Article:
Let's face it; stains happen to all of us. Whether it's red wine stains on your brand new carpet, gross grass and bloodstains on your kids' clothes, or sweat stains on the best work shirt you own, stains seem to be inescapable! So what now? Do you throw the whole thing away and buy anew? Absolutely not. You hop on Google and search "how to get rid of _ stain" and wind up here, scouring through this article as fast as you can before the stain sets. Well, you're in luck. We're going to make this quick and simple, tackling the toughest stains with miscellaneous products and items you already own.
Just keep 3 things in mind:
Protein-based stains are among the most troublesome and most time-consuming stains to remove, but are not impossible! They also include things like foods containing cream, cheese, eggs, baby food, or from urine or fecal material. Moving quickly on these stains will provide the most desirable results.
Water-based stains are probably the most frustrating. Not because they're difficult to remove, but because they usually happen at the most inopportune moments. Big meeting? Why not spill your coffee down the front of your outfit. Family dinner? Why not let the messy child spill their grape juice all over your freshly washed carpets? Although they may make you want to scream, water-based stains can often be cleaned in a normal wash cycle! For slightly tougher stains, follow these simple steps.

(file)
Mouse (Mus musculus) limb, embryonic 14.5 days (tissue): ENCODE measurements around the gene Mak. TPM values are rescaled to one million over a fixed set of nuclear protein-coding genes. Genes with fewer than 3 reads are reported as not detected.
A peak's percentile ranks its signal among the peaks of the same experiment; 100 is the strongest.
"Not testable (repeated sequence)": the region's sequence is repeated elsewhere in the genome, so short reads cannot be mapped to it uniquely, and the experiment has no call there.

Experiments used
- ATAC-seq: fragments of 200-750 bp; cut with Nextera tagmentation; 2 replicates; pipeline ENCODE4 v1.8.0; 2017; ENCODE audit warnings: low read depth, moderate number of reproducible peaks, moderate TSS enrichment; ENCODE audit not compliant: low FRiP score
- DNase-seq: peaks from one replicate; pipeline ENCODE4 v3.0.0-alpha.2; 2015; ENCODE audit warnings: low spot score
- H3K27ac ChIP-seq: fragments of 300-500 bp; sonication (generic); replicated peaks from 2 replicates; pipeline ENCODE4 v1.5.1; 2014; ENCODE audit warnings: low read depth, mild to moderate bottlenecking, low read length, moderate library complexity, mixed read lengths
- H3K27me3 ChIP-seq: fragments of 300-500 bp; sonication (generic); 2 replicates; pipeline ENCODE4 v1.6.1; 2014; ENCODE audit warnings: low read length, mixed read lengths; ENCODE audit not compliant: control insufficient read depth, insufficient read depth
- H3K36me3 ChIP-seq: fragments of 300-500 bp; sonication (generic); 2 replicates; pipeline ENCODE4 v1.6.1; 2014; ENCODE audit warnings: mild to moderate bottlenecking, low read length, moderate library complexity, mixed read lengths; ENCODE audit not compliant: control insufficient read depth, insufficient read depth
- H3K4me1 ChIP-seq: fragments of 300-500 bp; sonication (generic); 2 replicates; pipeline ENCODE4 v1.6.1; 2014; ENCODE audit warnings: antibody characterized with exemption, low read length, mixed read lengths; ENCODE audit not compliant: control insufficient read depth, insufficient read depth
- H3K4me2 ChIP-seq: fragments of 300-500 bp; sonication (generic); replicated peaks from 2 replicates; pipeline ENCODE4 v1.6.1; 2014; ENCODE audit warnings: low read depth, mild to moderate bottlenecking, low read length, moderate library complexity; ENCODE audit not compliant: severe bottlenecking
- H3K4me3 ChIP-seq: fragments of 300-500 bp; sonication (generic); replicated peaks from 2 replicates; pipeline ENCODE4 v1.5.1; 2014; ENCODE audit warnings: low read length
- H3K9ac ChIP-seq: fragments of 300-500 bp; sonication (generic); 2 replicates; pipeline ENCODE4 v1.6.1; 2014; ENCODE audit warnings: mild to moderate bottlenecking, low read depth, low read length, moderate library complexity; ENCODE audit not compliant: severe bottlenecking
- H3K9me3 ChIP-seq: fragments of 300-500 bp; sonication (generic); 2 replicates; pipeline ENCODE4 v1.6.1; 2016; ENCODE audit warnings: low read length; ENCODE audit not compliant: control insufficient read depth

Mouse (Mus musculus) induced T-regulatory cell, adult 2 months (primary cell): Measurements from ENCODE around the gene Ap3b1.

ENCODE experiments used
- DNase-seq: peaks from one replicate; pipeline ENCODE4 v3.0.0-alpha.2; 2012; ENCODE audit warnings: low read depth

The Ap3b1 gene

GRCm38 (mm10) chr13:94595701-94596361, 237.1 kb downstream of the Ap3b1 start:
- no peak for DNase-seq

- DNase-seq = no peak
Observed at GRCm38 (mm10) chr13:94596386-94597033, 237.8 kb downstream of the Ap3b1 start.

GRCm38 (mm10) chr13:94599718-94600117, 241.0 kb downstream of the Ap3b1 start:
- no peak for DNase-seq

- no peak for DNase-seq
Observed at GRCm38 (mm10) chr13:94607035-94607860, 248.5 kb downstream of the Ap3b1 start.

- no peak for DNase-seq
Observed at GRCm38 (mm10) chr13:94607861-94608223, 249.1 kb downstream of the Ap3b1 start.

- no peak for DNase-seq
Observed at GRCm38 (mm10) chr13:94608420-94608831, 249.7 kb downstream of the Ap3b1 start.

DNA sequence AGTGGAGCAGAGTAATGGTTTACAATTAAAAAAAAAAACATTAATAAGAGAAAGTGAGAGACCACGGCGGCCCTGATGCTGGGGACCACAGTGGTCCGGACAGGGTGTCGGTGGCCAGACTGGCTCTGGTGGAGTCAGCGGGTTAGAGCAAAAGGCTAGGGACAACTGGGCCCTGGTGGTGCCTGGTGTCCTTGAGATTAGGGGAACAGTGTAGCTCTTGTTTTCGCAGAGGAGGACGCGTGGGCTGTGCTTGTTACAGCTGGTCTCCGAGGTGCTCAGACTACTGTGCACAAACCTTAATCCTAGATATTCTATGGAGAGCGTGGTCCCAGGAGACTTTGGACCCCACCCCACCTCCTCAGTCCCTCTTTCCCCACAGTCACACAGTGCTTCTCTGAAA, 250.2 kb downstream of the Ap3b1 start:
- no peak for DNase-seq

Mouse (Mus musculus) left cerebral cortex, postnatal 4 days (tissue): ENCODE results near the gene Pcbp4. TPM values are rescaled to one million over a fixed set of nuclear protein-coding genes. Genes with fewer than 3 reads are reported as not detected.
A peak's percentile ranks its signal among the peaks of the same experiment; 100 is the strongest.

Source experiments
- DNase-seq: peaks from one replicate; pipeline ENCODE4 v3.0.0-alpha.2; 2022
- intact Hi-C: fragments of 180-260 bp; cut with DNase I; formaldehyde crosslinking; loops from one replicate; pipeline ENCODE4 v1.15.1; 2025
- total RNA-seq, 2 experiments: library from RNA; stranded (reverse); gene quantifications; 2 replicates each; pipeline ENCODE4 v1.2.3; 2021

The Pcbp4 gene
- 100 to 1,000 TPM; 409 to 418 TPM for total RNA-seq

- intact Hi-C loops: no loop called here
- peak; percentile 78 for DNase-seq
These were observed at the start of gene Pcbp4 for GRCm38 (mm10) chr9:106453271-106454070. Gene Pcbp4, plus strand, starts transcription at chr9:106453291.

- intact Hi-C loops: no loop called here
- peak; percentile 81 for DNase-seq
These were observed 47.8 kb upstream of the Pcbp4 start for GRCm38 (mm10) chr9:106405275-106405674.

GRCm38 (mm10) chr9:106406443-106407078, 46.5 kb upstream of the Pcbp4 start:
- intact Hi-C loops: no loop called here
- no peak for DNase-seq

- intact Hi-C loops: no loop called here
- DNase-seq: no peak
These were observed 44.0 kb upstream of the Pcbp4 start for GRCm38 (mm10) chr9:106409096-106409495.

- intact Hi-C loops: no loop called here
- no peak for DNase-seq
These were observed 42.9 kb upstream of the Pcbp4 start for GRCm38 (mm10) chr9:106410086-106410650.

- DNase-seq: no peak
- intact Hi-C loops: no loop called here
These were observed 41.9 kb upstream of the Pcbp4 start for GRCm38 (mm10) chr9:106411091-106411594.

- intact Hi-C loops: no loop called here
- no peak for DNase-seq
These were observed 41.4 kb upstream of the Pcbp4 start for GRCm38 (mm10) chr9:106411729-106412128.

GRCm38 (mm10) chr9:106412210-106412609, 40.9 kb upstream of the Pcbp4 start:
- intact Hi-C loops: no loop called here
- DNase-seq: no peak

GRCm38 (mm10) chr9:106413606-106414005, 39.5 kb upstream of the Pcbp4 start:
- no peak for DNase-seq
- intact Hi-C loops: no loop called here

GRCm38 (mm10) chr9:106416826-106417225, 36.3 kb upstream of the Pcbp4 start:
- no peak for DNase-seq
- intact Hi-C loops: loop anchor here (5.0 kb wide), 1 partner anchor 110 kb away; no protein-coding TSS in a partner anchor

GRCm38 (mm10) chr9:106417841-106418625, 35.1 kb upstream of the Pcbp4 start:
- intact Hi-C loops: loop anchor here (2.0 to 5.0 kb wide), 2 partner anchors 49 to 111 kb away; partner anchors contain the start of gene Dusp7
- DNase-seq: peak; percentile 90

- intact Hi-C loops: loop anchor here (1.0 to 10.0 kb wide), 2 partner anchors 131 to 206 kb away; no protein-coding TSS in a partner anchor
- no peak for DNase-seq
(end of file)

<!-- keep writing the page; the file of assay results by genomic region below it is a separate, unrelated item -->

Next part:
Oil-based stains are among the most common stain you will encounter. These stains usually come from oil or grease based products that we use everyday such as motor oil, cooking oil, hair products or lotions with oil in them, bacon grease, lard, and butter.
Pets, eerily similar to children, can be messy and unpredictable. They come with a completely different set of smells and accidents. To keep your home smelling fresh and clean, check out some of these tips we've gathered!
The Humane Society suggest you "Add a one-pound box of baking soda to your regular detergent and wash as usual, air-drying if possible. If you can still see or smell the soiling, wash again with an enzymatic cleaner — these break down pet-waste odors." If you don't have any enzymatic cleaner, try this homemade carpet shampoo specifically for pet odor and stain.
The American Kennel Club (AKC) recommends you "Start by rinsing the area thoroughly with plain water. Rent a wet vac and keep saturating and vacuuming the area until clean." If that method doesn't quite get rid of the odor then they suggest to use an enzymatic cleaner - "These bio-based cleaners work on a molecular level to break down and remove odors and stains. Be sure to choose an enzyme-based cleaner made specifically for pet stains."
The Humane Society urges that you "replace the wood on your furniture, walls, baseboard or floor is discolored, the varnish or paint has reacted to the acid in the urine." This ensures that your place feels clean and your pet is safe!